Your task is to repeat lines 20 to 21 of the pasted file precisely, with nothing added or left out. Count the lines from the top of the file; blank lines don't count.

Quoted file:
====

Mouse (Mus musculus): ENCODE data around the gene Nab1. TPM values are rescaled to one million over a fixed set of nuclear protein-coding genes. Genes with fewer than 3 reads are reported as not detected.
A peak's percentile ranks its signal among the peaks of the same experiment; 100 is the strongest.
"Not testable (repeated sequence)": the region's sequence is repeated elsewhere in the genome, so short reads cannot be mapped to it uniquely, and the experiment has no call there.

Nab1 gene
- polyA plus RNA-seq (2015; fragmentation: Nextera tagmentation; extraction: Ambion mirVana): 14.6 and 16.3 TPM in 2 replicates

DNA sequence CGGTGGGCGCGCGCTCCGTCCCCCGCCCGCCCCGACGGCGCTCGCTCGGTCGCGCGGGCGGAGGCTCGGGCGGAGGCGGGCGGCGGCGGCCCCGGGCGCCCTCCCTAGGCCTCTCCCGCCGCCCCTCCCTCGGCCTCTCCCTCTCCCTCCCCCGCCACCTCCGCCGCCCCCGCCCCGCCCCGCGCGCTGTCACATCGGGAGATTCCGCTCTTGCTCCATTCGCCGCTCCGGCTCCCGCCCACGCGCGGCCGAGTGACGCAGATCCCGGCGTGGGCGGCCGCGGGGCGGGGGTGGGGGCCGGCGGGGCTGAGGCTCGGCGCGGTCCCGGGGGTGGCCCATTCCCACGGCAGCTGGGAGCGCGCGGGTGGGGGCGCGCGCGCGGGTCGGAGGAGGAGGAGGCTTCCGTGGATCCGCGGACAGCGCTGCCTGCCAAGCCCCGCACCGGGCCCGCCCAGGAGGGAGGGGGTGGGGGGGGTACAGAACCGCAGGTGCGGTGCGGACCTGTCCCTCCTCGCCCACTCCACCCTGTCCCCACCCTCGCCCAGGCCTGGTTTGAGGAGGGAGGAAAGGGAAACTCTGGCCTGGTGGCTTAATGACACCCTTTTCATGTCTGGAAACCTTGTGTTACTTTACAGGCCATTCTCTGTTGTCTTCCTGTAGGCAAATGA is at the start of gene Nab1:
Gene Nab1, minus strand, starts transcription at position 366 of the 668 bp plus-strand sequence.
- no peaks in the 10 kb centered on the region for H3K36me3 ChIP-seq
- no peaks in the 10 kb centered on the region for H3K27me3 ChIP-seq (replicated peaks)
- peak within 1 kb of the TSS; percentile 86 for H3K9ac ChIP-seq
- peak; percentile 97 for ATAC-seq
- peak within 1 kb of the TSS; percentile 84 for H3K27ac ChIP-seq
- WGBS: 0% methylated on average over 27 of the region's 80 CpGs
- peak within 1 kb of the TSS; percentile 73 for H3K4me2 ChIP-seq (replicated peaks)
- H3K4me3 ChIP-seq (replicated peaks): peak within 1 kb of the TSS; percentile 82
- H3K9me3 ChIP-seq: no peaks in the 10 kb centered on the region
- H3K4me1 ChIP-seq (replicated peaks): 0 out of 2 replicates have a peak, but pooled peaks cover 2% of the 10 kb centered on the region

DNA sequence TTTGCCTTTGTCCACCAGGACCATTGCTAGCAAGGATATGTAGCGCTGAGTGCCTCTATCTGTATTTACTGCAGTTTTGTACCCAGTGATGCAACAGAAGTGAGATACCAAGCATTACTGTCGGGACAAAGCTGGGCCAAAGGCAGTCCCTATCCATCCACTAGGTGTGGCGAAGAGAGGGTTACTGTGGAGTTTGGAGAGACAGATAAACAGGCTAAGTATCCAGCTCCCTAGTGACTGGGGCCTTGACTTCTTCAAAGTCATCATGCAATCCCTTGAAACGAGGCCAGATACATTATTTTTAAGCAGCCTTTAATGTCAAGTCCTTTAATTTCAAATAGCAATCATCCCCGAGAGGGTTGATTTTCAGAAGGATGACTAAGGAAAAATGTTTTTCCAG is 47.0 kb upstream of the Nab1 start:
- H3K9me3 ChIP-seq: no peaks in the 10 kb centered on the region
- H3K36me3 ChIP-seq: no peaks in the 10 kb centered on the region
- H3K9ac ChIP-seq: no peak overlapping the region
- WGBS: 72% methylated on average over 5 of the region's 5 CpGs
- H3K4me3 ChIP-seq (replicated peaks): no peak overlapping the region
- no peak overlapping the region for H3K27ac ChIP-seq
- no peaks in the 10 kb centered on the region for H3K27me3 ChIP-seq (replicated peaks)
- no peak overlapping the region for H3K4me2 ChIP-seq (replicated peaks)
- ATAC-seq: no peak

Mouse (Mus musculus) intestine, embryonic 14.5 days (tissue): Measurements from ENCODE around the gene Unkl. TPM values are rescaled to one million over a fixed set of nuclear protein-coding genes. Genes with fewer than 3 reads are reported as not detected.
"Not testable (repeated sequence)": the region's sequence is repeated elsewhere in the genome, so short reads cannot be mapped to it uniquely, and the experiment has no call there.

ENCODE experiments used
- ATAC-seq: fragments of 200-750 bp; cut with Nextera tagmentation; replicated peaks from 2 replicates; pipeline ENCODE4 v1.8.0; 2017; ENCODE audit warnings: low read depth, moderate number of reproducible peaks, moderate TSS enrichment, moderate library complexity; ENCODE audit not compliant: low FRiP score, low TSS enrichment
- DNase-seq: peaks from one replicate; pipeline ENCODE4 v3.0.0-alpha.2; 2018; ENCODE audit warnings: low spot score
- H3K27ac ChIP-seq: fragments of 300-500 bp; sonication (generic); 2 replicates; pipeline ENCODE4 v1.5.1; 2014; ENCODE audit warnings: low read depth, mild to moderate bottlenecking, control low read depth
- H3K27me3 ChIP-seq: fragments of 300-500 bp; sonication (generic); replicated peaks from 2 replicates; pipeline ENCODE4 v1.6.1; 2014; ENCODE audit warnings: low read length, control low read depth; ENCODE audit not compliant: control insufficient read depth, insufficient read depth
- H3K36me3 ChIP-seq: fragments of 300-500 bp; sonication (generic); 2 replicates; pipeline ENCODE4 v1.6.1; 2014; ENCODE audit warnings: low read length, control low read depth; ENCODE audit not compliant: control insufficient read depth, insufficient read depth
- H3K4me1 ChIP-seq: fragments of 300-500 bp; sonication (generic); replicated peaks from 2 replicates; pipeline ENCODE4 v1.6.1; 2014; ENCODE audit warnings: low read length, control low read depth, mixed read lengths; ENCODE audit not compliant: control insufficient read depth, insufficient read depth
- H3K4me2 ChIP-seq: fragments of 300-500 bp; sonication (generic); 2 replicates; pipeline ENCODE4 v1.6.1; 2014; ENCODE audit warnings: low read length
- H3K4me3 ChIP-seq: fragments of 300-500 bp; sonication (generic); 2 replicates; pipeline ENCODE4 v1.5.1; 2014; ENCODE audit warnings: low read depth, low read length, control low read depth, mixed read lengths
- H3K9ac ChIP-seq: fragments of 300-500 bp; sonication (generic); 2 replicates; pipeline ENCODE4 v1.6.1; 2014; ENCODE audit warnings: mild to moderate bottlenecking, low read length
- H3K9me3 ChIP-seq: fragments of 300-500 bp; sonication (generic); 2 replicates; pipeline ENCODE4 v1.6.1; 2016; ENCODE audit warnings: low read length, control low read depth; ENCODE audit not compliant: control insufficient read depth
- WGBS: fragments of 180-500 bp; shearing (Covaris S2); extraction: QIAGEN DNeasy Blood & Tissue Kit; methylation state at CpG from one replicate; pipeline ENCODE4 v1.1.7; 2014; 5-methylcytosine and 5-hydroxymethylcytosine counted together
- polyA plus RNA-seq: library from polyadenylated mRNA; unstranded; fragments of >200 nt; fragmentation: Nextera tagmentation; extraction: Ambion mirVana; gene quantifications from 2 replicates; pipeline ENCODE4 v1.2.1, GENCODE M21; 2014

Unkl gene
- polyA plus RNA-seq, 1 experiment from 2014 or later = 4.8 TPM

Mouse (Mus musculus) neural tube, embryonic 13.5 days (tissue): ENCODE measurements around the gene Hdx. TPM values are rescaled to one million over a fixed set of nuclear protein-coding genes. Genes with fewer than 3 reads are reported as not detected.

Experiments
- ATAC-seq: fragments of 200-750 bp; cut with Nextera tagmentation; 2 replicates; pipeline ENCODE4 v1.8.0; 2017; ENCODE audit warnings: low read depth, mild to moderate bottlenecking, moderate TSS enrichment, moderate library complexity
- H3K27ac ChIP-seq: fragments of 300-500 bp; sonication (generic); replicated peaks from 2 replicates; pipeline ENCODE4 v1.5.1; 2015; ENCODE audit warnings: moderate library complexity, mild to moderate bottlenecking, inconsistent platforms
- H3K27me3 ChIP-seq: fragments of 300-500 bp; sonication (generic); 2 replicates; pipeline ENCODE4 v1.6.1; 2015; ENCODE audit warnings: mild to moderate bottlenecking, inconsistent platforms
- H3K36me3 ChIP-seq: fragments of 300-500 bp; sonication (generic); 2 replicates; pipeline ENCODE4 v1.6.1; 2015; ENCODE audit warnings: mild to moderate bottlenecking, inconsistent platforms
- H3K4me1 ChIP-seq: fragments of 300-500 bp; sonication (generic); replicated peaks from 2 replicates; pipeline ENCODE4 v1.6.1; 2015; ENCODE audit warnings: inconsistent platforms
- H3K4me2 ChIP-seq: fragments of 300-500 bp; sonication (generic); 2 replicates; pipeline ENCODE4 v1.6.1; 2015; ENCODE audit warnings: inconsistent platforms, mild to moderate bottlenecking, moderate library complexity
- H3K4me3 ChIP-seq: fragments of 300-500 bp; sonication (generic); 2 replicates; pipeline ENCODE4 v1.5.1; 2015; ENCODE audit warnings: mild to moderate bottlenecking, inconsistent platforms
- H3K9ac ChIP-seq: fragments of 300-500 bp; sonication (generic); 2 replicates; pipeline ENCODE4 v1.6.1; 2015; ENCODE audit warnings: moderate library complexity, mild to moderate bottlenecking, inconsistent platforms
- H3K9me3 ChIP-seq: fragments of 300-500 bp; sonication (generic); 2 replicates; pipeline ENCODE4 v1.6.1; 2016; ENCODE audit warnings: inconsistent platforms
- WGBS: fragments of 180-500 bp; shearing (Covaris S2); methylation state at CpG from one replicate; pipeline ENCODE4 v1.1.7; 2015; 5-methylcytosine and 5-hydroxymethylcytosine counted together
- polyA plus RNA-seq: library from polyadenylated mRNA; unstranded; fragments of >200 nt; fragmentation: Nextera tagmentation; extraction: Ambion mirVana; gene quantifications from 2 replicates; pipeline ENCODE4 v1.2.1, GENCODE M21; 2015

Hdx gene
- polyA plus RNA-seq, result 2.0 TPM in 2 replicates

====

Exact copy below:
- H3K36me3 ChIP-seq: no peaks in the 10 kb centered on the region
- H3K9ac ChIP-seq: no peak overlapping the region